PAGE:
Faces of bankruptcy

Rebuilding Lives After Bankruptcy


Tamara Ricks of Sunset, Utah, was offered a billing position by the municipal water, sewer and garbage department in nearby Washington Terrace, contingent upon a credit check. Ms. Ricks says she was upfront with the company about her bankruptcy: She and her husband filed a Chapter 7 petition in February 2010 after their ice-cream parlor went under and her husband's construction work dried up. They listed more than $33,000 of debt to creditors including JPMorgan Chase & Co. and Discover Financial Services.

The interviewer, she says, explained that would be a problem; shortly afterward Ms. Ricks received a letter saying she had been turned down. "There's no doubt in my mind it was the bankruptcy," Ms. Ricks says. "I was very surprised. I would've thought that they would've taken the circumstances into consideration."

The city treasurer, Laura Gamon, who also oversees human resources, says Washington Terrace doesn't comment on personnel matters but that its policy is to require credit checks for employees who deal with finances or consumer information. "It's a way we protect our citizens," Ms. Gamon says.

Federal law bars public employers from denying someone a job because of bankruptcy; the laws for private employers are more vague.

Ms. Ricks now steers clear of positions that require credit checks. She is working part-time in a school lunch program and her husband is receiving unemployment benefits. Both are searching for full-time work.


Linda Frakes filed for bankruptcy protection in October 2008, listing nearly $310,000 of credit-card debt owed to everyone from American Express Co. to Home Depot Inc. The bulk of it was from the cost of eight Curves fitness centers in which she had invested. After brief stint in a dental office, Ms. Frakes is now unemployed, living on $330 a week of unemployment benefits and odd jobs.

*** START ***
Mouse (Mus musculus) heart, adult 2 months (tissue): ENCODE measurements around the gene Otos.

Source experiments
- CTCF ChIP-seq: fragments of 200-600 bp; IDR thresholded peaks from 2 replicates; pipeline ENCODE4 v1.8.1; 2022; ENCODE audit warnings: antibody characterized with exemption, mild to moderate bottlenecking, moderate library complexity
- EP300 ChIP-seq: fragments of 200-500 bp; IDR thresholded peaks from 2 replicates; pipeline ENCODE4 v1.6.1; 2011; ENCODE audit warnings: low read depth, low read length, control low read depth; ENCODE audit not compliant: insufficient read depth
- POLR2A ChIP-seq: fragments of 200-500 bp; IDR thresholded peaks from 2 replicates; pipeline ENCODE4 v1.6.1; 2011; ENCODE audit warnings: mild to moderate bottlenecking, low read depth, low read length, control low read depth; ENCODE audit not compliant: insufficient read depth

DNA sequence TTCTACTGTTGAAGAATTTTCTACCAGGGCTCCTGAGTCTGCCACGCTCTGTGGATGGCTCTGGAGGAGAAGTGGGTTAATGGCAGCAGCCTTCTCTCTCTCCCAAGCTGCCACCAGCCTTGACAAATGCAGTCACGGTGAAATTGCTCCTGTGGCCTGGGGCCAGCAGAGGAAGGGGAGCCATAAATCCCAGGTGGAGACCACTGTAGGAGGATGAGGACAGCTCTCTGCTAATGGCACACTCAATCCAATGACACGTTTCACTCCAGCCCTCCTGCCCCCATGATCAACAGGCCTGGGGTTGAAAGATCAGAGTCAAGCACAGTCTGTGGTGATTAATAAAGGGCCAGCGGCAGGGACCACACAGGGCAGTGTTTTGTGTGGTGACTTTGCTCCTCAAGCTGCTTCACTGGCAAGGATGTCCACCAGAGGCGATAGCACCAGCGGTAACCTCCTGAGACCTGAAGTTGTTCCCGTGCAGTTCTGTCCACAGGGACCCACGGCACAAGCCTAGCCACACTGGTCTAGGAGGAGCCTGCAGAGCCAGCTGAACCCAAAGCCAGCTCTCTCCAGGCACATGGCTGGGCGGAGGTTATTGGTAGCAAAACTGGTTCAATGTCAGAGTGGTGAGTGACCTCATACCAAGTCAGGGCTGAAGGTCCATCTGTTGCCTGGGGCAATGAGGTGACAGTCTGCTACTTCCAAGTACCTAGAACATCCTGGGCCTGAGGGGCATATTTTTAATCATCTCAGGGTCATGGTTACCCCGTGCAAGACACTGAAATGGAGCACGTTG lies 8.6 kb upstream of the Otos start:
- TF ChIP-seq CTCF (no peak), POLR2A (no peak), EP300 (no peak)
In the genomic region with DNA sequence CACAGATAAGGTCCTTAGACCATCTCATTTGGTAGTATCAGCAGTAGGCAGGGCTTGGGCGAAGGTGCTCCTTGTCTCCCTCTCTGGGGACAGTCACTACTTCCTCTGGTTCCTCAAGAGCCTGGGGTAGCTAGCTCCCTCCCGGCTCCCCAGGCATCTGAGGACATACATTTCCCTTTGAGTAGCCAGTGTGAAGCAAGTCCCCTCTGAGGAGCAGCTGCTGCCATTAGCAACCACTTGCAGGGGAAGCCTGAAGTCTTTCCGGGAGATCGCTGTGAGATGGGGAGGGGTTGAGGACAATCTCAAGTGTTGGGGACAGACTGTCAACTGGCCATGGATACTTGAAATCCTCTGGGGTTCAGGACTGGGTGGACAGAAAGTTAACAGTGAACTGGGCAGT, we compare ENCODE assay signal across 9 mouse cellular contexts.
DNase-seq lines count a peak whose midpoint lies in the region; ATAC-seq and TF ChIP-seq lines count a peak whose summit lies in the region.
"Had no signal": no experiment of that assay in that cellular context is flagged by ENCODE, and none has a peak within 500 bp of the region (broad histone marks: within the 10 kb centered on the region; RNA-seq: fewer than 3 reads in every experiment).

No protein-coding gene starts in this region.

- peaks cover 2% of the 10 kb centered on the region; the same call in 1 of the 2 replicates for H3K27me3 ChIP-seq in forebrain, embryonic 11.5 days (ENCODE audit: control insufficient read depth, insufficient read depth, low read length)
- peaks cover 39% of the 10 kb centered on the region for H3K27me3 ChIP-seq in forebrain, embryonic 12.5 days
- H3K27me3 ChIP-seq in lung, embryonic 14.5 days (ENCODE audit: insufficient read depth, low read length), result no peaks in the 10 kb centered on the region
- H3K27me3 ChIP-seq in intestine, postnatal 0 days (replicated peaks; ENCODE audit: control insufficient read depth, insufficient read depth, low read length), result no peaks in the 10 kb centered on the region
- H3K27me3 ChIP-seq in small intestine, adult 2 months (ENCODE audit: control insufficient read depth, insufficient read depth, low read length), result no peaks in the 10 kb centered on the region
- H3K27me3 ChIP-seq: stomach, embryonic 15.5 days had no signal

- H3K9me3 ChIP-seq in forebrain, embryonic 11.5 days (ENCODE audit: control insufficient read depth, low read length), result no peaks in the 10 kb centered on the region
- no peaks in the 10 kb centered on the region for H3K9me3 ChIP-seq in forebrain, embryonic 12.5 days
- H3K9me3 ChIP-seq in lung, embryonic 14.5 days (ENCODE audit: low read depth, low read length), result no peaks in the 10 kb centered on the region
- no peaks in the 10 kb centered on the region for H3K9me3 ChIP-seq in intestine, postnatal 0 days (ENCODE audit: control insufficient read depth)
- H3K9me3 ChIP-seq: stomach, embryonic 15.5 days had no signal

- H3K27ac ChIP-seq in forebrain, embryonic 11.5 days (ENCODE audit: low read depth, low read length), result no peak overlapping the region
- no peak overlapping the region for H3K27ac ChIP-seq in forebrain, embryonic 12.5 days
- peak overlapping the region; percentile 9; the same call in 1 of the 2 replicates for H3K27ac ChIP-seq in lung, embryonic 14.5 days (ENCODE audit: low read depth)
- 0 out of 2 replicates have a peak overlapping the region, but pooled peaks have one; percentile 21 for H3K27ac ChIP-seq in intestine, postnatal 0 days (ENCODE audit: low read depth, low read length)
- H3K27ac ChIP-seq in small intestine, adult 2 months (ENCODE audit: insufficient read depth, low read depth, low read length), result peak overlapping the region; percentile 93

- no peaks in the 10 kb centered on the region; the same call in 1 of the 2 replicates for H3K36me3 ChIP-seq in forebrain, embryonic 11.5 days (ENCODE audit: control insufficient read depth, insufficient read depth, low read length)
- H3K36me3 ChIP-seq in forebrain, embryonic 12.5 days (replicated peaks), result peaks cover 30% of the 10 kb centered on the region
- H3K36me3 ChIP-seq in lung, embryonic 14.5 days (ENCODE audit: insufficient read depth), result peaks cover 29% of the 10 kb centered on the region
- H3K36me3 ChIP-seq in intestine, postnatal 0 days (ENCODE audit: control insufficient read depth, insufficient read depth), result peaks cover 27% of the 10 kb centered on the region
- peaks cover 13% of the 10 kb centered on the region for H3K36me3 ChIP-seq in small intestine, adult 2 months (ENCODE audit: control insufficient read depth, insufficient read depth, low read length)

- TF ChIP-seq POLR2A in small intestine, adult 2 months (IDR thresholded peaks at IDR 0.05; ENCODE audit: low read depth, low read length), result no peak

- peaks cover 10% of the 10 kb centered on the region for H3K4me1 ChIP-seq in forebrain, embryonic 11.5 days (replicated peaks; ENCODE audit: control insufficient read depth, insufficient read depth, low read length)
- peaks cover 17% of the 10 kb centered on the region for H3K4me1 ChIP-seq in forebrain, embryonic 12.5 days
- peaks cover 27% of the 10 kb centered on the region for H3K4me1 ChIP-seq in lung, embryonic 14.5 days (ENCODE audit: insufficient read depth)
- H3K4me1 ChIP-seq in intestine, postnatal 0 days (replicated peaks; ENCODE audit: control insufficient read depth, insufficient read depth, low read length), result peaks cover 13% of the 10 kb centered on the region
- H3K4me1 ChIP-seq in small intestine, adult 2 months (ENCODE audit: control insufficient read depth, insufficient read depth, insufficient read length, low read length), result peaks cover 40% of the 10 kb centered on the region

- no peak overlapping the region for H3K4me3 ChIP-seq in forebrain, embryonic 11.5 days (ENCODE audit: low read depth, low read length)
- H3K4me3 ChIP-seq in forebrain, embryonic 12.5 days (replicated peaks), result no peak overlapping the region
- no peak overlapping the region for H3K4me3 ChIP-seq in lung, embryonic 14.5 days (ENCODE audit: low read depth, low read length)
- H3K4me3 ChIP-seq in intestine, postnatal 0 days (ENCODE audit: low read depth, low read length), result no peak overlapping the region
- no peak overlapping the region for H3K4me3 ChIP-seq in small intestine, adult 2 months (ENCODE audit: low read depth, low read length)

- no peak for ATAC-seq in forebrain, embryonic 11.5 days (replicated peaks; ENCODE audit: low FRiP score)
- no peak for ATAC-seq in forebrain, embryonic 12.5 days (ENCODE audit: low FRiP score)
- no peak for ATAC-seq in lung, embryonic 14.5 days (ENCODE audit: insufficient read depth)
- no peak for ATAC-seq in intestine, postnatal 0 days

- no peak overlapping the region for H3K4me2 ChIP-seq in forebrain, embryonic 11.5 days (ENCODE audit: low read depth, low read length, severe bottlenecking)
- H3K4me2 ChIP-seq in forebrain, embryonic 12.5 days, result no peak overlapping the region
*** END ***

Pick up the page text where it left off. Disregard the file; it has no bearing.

After losing her house to foreclosure, Ms. Frakes began her search for rentals in the Atlanta suburbs. Duplexes turned her down; so did owners of single-family homes. Eventually she zeroed in on a house within walking distance of her teenage son's school. Although the owner was reluctant, Ms. Frakes says she talked him into it, and offered to show his other properties in the neighborhood to prospective tenants.

Apartment complexes sometimes will take into account individuals' circumstances. Archstone Operating Trust LLC, which operates about 70,000 apartments throughout the U.S., uses credit-scoring software that predicts an applicant's likelihood of default based on credit history, income and other factors.

"There are good bankruptcies and bad bankruptcies," says Donald Davidoff, Archstone group vice president. "If someone has a bankruptcy but it's clear he didn't just go on a credit binge, there's still a chance we'll rent him an apartment."

Getting a car presented another, ultimately surmountable, challenge for Ms. Frakes. After her car was repossessed, most dealers refused to finance a new one. Then a local dealership offered to finance a used 2005 Jaguar station wagon. "I ended up buying the Jaguar because they are the only ones that would loan me the money," Ms. Frakes says. "I'm still floored. It was a ridiculous interest rate, but I was happy." She paid about $1,400 upfront and makes $300 monthly payments at an 18% interest rate.

Comment: More in the article. Bankruptcy has dire consequences (as it should).

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